"It's the same old shit all the time, it's been the same story for 35 years," says Wacko. "They'll just let the Sea go. They are going to let it dry up."
Only Sonny Bono could have saved the Sea, Wacko believes. The '60s-crooner-turned-Republican-congressman had long advocated for its restoration, He died in a 1998 skiing accident, however, and his widow, Mary, was elected to his seat. Last year, she supported a $10 million federal appropriation to restore the Sea - a fraction of the estimated multibillion-dollar cost of restoration. Although Sonny remains a Bombay Beach icon, most locals feel disappointed by Mary. (Mary Bono did not respond to a request made through her press office for an interview.)
Wacko looks at it this way: Both he and the Sea will die, and he hopes he dies first.
Cliff Dove was crippled by a work-related spinal injury in 1973, when he was a 43-year-old So-Cal electronics contractor. He sold his business and embarked with his wife, Kathy, on an offbeat life of travel. The Doves now winter in a vintage Silver Streak trailer at Bashford's Hot Mineral Spa, just a few miles southeast of Bombay Beach.
The spa's warm thermal baths soothe the aches and pains of many of the septuagenarian snowbirds who winter here. The RV park sits beneath the Chocolate Mountains, sparsely vegetated umber-hued hills that from a distance resemble soft Play-Doh shaped and imprinted by a child's fingers.
One of several micro-communities that rim the Sea, Bashford's Hot Mineral Spa is a beacon of post-war 1950s white suburban Ozzie-and-Harriet joie de vivre.
The snowbirds seem hell-bent on being happy. Drawn to the area because it's cheap, and reasonably close to good docs in the LA vicinity, they have plenty to gripe about; many suffer chronic pain and the dollar isn't what it used to be. But instead, they tool around in their golf carts to potlucks, exercise classes, swap meets, cocktail parties, barbecues and dances in the multipurpose room. They decorate their RV spaces with cheery miniature windmills, watermelon-pink plastic flamingoes, green shamrocks and brown saguaros. Yet behind their carefree, kitschy front yards, the retirees at Bashford's Hot Mineral Spa are aware of the plight of the Sea. On a winter afternoon, "fashion show" participants line up outside the multipurpose room. Plastic measuring cups dangle from the head of Jim Smith, a 67-year-old retired truck driver dressed in a turquoise-blue pajama top and shiny gold pants. He stands in front of a golf cart that says I brake for boiled peanuts and worries that classism will turn the Sea into a "mud hole." The government won't "get off its butt and do something," Smith says, because the demise of the Sea "won't directly affect the right people."
Three elderly fashion show "can-can girls" wearing skirts made of clanging beer cans fret that a neglected Sea will render the world a less hospitable place for their grandkids.
Willis Thomas, a 67-year-old retired school custodian from Oregon who came to Bashford's to "find his tribe," is convinced profiteering corporations are behind the Sea's impending demise. It all fits in with his vision of the future, which includes the end of the world in 2012.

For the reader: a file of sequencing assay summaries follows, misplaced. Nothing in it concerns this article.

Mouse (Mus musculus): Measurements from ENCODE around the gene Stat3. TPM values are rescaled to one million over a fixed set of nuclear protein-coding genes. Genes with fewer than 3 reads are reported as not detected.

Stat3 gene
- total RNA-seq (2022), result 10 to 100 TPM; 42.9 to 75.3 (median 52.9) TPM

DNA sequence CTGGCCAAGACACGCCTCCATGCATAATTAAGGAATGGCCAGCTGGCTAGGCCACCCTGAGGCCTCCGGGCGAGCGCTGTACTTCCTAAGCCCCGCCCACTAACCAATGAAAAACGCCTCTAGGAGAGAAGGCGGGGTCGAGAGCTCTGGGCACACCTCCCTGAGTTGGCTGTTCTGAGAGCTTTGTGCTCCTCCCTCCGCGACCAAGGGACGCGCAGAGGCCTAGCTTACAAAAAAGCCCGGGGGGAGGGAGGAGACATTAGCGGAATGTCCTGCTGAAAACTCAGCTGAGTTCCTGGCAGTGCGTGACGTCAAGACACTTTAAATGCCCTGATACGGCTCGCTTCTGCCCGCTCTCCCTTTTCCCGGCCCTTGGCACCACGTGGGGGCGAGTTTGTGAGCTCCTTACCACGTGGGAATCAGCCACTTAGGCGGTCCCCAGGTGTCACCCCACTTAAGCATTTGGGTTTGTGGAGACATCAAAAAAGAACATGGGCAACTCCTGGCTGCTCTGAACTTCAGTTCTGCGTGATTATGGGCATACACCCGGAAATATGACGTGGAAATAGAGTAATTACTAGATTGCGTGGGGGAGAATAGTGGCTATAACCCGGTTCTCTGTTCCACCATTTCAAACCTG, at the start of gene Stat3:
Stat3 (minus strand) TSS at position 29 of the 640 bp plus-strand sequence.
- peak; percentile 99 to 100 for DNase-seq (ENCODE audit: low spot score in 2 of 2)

Cliff Dove and his neighbor, Bob Emmett, a retired chemical engineer, are the only Bashford's snowbirds to turn into actual environmental activists. This morning, the two friends are sipping coffee in Dove's trailer. The radio plays "The Way You Look Tonight," and Dove sits at a small table covered with maps, calculations, tidal charts. He has thinning white hair, direct blue eyes, a substantial moustache. Emmett, a thin, intense man with a full head of gray hair, wears a golf shirt and jeans.
The two 77-year-olds have no idea if they'll even be alive in 2018, when an untreated Sea would start shrinking dramatically. Nevertheless, they care deeply about the damage a dry sea would wreak on future generations. They've come up with a restoration plan that amounts to uber dialysis: transporting Salton Sea water via canals into Mexico's Laguna Salada, less than 100 miles to the south, and replenishing the Sea with water from the Gulf of California.
State and federal officials said their plan was too costly, was diplomatically unfeasible, and would damage Mexico's delicate Colorado River Delta. But Dove and Emmett believe their idea was too hastily dismissed.
Neither of them holds out hope that the state of California will restore the Sea. In May 2007, Mike Chrisman, California's secretary of resources, proposed an $8.9 billion, 75-year restoration plan. Chrisman suggested reconfiguring the Sea into a 45,000-acre horseshoe-shaped lake held in place by massive, expensive rock walls. "Brine sinks" would collect the salts that would need to be leached out of both the new lake and the proposed 62,000 acres of wetlands. Dust from the newly exposed bed of the former Sea would be controlled by creating bird habitat, planting salt-loving plants and, ironically, irrigating. The water would come from two agricultural drainage canals at the lake's south end.
(One of these canals, the so-called "New River," originates 60 miles south in Mexico and carries industrial waste and sewage into the United States. Although residents on the U.S. side of the border are hopping mad about this, officials say the water is safely diluted with agricultural runoff by the time it gets to the Sea.)